If you have irritable bowel syndrome (IBS), you may have trouble finding foods that won't cause stomach pain. Can something as simple as a protein shake be on your safe-foods list? That depends on you.
"There's no easy answer," says Marta Ferraz Valles, RD, LD, a dietitian with the Institute for Digestive Health and Liver Disease at Mercy Medical Center in Baltimore. "IBS is not a disease but a combination of symptoms with multiple possible causes that everyone experiences differently. Some people may be able to tolerate protein shakes, and some may not."
Video of the Day
Irritable Bowel Syndrome
Up to 15 percent of adults in the U.S. contend with IBS, according to Johns Hopkins Medicine. Though symptoms flare and can change over time, the most common symptoms of IBS include diarrhea, constipation, bloating, abdominal pain and cramping, according to the International Foundation for Gastrointestinal Disorders.
Treatment depends on the severity of your symptoms but generally focuses on reducing stress, eating healthy and possibly taking medications, the foundation says.
No one diet works for everyone with IBS, according to the foundation. To determine you're your food triggers are, it helps to keep a journal, says Ferraz Valles. Many people find that eating smaller meals puts less pressure on their gastrointestinal tract. Some foods that commonly cause abdominal trouble in people with IBS include nuts, insoluble high-fiber foods such as cereal beverages and food containing caffeine, such as coffee, sodas and chocolate.
What About Protein Shakes?
Some people with IBS turn to protein shakes to meet their daily nutritional needs. If you want to go this route, be sure to determine what's in your protein shake. To be safe, always read labels on commercial products, so you know what's in a food or drink, and what's not.
You may find that symptoms worsen when you eat or drink dairy, according to Michigan Medicine, and many commercial protein shakes are made with a milk base. "Dairy-free may be better, or not," Ferraz Valles says.
If you're sensitive to dairy, you want to avoid shakes that list "whey protein" as an ingredient. It's one of the primary proteins in dairy foods, according to the Mayo Clinic.
As a substitute, protein shakes made from soy, hemp or brown rice can be dairy-free, but there's a trade-off. "Sometimes plant-based shakes can have less protein content than those made with milk proteins," Ferraz Valles says.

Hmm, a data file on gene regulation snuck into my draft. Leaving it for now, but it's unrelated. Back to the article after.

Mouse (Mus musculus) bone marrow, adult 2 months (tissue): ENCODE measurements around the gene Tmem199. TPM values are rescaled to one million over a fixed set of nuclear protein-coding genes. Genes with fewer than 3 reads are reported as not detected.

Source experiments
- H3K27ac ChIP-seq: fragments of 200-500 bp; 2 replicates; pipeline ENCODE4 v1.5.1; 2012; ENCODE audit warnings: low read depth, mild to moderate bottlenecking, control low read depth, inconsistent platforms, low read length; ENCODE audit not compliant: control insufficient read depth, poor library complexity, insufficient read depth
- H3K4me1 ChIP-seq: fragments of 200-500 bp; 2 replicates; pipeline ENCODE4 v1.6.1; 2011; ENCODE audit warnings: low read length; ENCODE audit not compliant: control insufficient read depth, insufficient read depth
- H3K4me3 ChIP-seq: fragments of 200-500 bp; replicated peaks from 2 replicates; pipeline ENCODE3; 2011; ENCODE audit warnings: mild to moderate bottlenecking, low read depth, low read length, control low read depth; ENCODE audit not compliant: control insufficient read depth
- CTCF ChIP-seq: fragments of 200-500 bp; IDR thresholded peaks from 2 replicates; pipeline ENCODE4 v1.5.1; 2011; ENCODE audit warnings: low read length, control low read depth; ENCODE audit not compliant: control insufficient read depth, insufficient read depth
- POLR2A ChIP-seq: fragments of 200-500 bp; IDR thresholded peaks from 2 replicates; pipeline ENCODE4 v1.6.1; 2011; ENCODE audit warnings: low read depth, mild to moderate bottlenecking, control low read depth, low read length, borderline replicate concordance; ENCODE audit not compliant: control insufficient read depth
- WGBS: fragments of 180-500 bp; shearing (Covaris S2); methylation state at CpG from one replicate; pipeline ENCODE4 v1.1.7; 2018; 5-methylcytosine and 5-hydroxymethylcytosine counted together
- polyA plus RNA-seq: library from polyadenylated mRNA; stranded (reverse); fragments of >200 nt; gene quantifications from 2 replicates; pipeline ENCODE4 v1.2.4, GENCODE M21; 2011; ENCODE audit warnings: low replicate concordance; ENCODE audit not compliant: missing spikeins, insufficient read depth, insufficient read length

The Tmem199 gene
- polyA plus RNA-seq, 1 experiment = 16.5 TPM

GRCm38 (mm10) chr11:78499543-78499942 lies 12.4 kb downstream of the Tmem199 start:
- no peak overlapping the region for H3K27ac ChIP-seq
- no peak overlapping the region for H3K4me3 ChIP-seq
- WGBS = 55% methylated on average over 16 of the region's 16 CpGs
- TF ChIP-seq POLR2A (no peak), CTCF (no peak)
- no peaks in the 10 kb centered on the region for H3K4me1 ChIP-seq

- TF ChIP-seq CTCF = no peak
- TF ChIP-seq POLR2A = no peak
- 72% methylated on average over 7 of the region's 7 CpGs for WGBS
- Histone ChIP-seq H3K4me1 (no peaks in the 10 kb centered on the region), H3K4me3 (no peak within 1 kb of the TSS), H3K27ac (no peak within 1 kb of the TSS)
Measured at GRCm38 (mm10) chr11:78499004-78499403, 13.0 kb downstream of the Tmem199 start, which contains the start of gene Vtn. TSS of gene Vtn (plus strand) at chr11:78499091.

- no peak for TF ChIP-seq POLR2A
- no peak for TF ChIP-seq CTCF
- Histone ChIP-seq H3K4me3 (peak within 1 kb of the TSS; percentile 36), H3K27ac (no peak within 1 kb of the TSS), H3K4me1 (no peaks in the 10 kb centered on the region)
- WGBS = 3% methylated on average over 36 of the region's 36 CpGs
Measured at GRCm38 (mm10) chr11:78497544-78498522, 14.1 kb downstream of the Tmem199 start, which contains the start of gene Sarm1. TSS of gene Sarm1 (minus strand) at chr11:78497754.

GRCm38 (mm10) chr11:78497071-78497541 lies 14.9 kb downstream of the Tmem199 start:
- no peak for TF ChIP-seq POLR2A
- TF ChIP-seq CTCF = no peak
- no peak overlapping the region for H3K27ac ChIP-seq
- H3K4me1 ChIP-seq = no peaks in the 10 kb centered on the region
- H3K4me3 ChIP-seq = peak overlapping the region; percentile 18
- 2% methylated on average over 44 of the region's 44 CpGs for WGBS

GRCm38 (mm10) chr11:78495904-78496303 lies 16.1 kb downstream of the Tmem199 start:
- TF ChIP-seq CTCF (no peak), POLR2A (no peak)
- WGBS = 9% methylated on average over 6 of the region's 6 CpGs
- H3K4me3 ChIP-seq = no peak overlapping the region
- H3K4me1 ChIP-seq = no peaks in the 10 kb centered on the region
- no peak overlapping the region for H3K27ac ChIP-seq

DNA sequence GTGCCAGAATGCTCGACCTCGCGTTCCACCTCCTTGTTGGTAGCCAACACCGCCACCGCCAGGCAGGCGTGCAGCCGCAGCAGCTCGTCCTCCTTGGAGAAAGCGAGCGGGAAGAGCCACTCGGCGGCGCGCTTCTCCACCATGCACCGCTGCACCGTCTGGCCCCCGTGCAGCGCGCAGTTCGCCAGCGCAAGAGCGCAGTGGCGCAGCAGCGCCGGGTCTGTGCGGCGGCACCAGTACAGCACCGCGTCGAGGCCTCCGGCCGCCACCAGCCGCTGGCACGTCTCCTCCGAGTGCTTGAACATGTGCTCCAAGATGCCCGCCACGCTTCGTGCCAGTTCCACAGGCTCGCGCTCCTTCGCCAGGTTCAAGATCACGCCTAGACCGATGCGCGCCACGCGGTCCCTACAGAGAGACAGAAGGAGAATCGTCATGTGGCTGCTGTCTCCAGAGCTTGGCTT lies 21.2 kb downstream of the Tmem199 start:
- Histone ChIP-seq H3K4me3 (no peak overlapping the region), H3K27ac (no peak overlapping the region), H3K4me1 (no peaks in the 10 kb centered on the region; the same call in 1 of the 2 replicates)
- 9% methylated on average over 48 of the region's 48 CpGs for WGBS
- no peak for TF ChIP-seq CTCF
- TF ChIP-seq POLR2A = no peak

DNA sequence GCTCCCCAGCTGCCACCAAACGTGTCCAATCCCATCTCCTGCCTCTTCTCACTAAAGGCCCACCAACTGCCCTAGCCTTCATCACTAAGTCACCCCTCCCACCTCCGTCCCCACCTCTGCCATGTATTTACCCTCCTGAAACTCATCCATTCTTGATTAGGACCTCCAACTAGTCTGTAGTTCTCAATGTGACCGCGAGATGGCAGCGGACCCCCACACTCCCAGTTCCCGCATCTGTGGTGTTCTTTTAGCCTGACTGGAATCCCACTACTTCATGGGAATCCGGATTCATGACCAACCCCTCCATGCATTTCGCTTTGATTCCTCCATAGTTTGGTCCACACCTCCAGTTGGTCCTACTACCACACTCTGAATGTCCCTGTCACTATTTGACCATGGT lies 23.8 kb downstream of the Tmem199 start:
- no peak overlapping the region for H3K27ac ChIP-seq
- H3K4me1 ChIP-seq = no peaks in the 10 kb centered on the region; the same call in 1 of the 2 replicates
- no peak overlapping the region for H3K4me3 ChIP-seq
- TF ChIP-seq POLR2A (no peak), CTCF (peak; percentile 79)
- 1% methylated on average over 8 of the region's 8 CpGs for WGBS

Some people with IBS are lactose intolerant as well, meaning they can't digest lactose, the sugar in milk, according to the American Academy of Family Physicians. Symptoms of lactose intolerance are similar to IBS — gas, bloating, diarrhea, abdominal pain and cramping. Indeed, some people who are lactose intolerant may have been mistakenly told they have IBS, Ferraz Valles says. But, if you have IBS and are lactose intolerant, you definitely want to avoid protein shakes with any milk by-products.
However, though yogurt is a dairy food, you may be able to make your protein shake with it even if you're lactose intolerant and not experience any discomfort, according to Johns Hopkins Medicine. Yogurt is tolerated by many people because it breaks down the bacteria in your gut that causes gas.
Other ingredients to avoid when choosing premade protein shakes are artificial sweeteners, according to the Cleveland Clinic. Artificial sweeteners such as sorbitol and xylitol have been shown to cause diarrhea, especially in some people with IBS, adds Johns Hopkins.
Make Your Own
If you want to be safe, Kelly Krikhely, RD, CDN, clinical nutrition coordinator for Mount Sinai Hospital in New York City, recommends making your own shakes rather than buying commercial ones. You can better control the ingredients when you blend them up yourself at home, she says.
But, if you still want to opt for commercially produced shakes out of convenience, work with a registered dietitian to identify brands that won't aggravate your digestive tract.
Read more: Negative Effects of Protein Shakes
- Marta Ferraz Valles, RDN, Institute for Digestive Health and Liver Disease, Mercy Medical Center, Baltimore
- Kelly Krikhely, RD, CDN, clinical nutrition coordinator, Mount Sinai Hospital, New York City
- Johns Hopkins Medicine: “Irritable bowel syndrome”
- Johns Hopkins Medicine: "5 Foods to Avoid With IBS"
- International Foundation for Gastrointestinal Disorders: “About IBS”
- International Foundation for Gastrointestinal Disorders: "IBS Treatment Options"
- International Foundation for Gastrointestinal Disorders: "IBS Diet What to Do and What to Avoid"
- Michigan Medicine: “Irritable Bowel Syndrome: Controlling Symptoms with Diet”
- Mayo Clinic: “Whey Protein”
- American Academy of Family Physicians: “Irritable Bowel Syndrome: Controlling Your Symptoms”
- Cleveland Clinic: “7 Tips for Choosing the Best Protein Powder”